The school uniform: in Great Britain, in the USA, in Canada. Bushueva M.S. 8 “B”, school N 40 900igr.net
The question of whether children should wear a uniform to school always makes for a lively debate, and not only among students! In some countries school uniform is normal and most schools make their students wear one. Britain is the most obvious example of this, but in many other countries with strong links to Britain uniform often has to be worn to school - examples include Australia, Ireland, New Zealand, Singapore, Hong Kong, South Africa and many other African countries. Uniform is also required at almost all schools in Japan. In other countries, particularly in continental Europe, the USA and Canada, uniform is very rare in state-funded schools, although private schools may have one.
This topic looks at a very large number of arguments about uniforms. Arguments: Pros Cons Making everyone wear the same school uniform goes against our rights. Schools with uniforms obtain better educational results. This is because there is better discipline and so the school setting makes learning easier. Uniform is often not practical or pleasant to wear. Designs are often old-fashioned and ugly. Uniform is a social leveler - it makes all the children at a school equal no matter what their family background or income. Forcing children to wear uniform can ignore their religious and cultural needs Uniform is usually cheaper than letting children choose what they will wear to school. Wearing a school uniform is not good preparation for working. Only a few jobs require uniforms, and many of these are low-paid service jobs Wearing a uniform helps to prepare students for the world of work, where uniforms are often worn.
School uniform in Britain. Pupils at most secondary schools in Britain have to wear a school uniform. This usually means a white blouse for girls with a dark-coloured skirt and pullover. Boys wear a shirt and tie, dark trousers and dark-coloured pullovers. Pupils also wear blazers – a kind of jacket – with the school badge on the pocket. They often have to wear some kind of hat on the way to and from school – caps for boys and berets for girls. Shoes are usually black or brown. And no high heels.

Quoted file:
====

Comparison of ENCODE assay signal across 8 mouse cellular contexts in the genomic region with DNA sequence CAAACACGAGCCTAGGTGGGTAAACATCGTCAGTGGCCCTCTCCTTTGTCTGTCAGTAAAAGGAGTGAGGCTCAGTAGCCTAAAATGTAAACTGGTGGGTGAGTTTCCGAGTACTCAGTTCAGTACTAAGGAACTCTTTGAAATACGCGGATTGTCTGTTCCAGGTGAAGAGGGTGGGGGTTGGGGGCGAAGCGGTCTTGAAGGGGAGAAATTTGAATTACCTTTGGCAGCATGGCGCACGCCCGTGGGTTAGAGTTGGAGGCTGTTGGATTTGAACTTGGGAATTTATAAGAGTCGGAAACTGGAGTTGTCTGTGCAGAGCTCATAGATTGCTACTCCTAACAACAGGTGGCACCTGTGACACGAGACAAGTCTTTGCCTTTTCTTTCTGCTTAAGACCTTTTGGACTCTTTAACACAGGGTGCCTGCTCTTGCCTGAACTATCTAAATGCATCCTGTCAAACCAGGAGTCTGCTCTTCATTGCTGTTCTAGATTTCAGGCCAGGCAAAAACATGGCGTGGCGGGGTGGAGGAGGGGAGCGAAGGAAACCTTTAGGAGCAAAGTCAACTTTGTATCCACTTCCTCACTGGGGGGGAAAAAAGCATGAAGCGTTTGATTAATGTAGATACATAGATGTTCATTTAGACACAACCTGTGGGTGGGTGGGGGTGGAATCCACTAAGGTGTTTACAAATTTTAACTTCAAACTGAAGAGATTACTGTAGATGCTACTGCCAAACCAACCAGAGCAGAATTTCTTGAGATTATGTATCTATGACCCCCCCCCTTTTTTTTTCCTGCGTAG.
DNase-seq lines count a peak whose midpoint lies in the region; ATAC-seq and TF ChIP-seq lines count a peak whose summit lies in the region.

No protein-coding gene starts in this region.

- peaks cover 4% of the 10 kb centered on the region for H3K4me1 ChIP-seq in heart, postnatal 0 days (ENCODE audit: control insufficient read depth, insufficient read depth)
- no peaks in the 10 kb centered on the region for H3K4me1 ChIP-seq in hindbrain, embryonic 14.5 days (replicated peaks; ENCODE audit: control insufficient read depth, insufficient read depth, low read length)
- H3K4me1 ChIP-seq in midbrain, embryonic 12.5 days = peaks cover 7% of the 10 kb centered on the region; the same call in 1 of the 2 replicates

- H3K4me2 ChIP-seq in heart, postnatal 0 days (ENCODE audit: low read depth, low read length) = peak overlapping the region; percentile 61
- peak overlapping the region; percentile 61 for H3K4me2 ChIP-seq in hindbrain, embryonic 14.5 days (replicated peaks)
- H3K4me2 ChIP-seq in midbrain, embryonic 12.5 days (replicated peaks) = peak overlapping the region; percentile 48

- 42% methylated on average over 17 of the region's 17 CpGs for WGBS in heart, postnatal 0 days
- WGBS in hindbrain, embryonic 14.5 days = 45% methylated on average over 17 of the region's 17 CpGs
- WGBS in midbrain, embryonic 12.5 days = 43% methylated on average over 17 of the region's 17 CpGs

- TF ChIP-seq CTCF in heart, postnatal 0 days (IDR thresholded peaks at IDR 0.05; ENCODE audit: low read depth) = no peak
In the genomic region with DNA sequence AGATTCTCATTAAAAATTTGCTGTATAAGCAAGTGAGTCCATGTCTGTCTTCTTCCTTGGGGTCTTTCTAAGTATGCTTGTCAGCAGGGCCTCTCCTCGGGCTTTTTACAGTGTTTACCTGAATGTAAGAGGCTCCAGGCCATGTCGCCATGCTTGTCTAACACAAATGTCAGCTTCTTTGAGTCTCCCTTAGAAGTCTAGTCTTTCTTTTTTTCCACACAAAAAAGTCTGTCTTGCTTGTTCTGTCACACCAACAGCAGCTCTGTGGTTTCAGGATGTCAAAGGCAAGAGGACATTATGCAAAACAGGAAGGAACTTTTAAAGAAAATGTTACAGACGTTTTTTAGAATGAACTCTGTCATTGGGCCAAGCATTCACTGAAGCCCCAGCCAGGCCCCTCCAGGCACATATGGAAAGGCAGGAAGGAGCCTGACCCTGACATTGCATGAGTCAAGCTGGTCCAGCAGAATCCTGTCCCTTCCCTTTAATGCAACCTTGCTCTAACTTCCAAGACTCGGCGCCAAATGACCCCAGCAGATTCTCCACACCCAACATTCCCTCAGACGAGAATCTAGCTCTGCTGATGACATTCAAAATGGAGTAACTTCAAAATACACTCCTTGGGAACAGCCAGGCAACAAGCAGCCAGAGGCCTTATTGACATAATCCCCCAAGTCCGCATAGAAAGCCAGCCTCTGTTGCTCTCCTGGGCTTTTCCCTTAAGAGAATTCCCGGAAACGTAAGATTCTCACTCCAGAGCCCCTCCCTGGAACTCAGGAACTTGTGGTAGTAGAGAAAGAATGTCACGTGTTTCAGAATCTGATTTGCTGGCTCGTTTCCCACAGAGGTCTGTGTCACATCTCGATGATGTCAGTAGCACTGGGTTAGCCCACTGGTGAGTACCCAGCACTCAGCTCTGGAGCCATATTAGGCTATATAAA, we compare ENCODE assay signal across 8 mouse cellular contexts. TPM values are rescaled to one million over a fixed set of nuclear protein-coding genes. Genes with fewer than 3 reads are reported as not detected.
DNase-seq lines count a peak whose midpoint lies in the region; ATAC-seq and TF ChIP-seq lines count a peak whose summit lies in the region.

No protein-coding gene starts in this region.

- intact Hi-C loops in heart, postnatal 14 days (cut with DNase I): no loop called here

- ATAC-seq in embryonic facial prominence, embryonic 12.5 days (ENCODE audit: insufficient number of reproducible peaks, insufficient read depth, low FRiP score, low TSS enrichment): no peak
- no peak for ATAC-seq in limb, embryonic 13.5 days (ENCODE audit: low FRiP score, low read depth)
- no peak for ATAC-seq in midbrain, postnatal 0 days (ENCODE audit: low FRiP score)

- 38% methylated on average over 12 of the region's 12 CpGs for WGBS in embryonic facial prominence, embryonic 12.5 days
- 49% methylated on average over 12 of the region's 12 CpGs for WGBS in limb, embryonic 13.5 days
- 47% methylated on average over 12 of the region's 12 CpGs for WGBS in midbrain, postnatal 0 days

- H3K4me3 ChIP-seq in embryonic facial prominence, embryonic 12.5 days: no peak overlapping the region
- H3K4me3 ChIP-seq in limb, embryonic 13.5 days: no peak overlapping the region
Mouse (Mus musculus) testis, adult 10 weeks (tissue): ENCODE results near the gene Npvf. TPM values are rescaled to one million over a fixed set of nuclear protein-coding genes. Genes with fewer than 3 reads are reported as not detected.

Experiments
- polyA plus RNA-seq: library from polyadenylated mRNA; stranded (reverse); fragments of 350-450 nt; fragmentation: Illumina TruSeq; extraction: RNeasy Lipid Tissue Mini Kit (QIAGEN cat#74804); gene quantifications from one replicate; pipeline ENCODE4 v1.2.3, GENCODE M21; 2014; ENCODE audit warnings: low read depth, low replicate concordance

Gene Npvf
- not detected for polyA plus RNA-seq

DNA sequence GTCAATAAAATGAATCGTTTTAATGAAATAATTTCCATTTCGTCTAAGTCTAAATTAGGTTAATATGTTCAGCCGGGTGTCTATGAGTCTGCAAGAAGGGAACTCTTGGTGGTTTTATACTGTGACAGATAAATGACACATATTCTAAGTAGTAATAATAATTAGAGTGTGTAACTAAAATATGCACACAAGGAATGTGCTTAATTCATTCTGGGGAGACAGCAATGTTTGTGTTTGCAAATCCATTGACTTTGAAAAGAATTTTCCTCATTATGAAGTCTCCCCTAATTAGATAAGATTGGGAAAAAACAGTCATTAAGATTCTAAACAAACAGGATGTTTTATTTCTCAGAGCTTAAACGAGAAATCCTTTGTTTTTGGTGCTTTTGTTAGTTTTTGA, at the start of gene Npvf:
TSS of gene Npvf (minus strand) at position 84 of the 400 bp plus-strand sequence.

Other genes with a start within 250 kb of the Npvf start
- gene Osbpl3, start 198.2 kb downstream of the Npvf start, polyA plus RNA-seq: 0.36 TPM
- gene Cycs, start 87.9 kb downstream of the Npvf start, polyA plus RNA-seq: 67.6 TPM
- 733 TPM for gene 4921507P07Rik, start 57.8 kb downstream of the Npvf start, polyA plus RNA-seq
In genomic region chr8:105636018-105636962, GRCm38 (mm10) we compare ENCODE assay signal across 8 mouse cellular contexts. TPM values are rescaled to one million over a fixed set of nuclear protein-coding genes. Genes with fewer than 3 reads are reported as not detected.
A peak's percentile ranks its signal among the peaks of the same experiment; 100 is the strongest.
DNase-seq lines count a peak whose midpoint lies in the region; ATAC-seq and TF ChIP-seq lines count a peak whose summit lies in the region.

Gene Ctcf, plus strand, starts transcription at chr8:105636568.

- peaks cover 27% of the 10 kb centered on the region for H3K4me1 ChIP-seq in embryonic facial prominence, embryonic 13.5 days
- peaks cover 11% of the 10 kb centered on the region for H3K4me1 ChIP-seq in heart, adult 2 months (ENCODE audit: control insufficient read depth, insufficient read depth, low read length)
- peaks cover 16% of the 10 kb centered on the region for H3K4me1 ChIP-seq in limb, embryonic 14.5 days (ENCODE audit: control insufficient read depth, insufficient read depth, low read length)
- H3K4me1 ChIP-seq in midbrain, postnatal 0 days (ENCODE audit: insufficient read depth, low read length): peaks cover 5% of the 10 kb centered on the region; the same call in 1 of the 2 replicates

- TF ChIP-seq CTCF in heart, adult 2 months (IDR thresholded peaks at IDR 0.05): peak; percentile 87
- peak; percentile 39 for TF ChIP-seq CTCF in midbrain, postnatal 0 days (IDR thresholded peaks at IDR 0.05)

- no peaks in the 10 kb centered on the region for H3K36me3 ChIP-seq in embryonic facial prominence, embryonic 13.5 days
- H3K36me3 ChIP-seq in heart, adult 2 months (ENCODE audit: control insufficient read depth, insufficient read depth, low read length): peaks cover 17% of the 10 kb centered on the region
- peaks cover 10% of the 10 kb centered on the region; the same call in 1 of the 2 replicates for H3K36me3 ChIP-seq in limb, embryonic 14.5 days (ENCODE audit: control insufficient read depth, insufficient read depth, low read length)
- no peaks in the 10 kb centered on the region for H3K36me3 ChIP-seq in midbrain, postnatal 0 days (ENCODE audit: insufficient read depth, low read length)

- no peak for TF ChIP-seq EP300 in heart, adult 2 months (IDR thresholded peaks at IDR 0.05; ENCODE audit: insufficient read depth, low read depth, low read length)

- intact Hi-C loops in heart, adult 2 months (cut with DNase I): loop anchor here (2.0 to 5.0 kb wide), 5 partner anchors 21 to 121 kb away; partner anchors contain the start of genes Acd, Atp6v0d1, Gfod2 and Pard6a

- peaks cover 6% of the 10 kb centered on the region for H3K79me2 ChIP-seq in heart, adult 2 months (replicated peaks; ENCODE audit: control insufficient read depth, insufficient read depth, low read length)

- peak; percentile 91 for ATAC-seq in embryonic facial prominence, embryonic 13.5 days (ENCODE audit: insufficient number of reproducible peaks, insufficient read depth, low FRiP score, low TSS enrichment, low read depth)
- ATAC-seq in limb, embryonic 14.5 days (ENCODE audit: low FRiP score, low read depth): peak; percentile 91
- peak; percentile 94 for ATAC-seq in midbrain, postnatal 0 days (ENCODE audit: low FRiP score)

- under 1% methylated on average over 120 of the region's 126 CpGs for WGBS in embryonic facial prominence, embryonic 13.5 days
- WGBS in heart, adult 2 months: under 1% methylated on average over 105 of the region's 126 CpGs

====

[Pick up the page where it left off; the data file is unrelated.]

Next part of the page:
Young people in Britain often don't like their school uniform, especially the hats and shoes. Sometimes they do not wear the right clothes. Schools will often give them a warning the first time that this happens but then will punish them if they continue not to wear the correct uniform. Senior students don't have to wear their school uniform.
School uniform in the USA. During the 1990s state schools in the USA began to adopt uniforms. At first uniform rules were seen as a way of stopping children dressing in gang colours in troubled urban areas. Later, claims that introducing uniform leads to better discipline and educational results encouraged other school districts and schools to make a change. Both the Clinton and Bush administrations have been in favour of school uniforms.
Until the early to mid 1970s, the uniform for girls almost always consisted of a skirt or jumper; but it is now common, in the United States, for female pupils to wear uniform shorts or slacks, especially in warmer weather. This is mainly the result of changing societal norms that resulted in a trend for women and girls in most levels of society to wear trousers and shorts, instead of skirts and dresses, for everyday life. Today, most schools require girls to wear skirts, others allow girls the choice of skirts or culottes and pants.
Boys typically wear a collared shirt, tie, and slacks of required colors, although polo shirts have to some extent replaced dress shirt. Both sexes usually wear a sweater or blazer (or both) when required by regulations or weather. Some schools have unisex uniforms--most often a distinctive shirt, and sometimes pants of a given color.
Uniforms may vary based on time of year. At many schools, students are excused from having to wear the fairly formal (and warm) uniforms described above during the hotter months of the school year in favor of lighter uniform clothing. However, at some schools appearance and formality prevail over comfort and students must suffer through the warm weather in their full uniform, which can include long sleeved dress shirts, ties, wool sweaters, blazers, wool skirts or jumpers, and knee socks or tights.
School uniform in Canada. A kilted skirt is sometimes worn, especially in schools with predominantly Celtic student populations. In some parts of Canada, the skirt has been modified to include an attached pair of shorts beneath, for modesty called a skort. Bike shorts are often worn under girls' skirts or jumpers for modesty. Culottes are also sometimes substituted for a skirt, especially at Episcopalian or non-parochial private schools.
The Catholic school uniform in Canada consists of a pleated plaid skirt or jumper (a sleeveless dress), Mary Jane or saddle shoes, a blouse, and a sweater, for girls; for boys, a button-down shirt, a necktie, and dark pants. Actual school uniforms vary widely by location and individual school. Nearly all Roman Catholic schools have some form of dress code, and most of them (especially those with students in the lower grade levels) have a mandatory uniform policy.
The girls' uniform has become an iconic figure in Western culture. The hit 1998 music video for Britney Spears' first single, "...Baby One More Time" featured Spears and a number of backup dancers wearing a modified version of the Catholic school uniform, making the video somewhat controversial, especially given Spears' young age at the time. This would not be the last time the iconic costume would be used or referenced in a music video in recent years, however.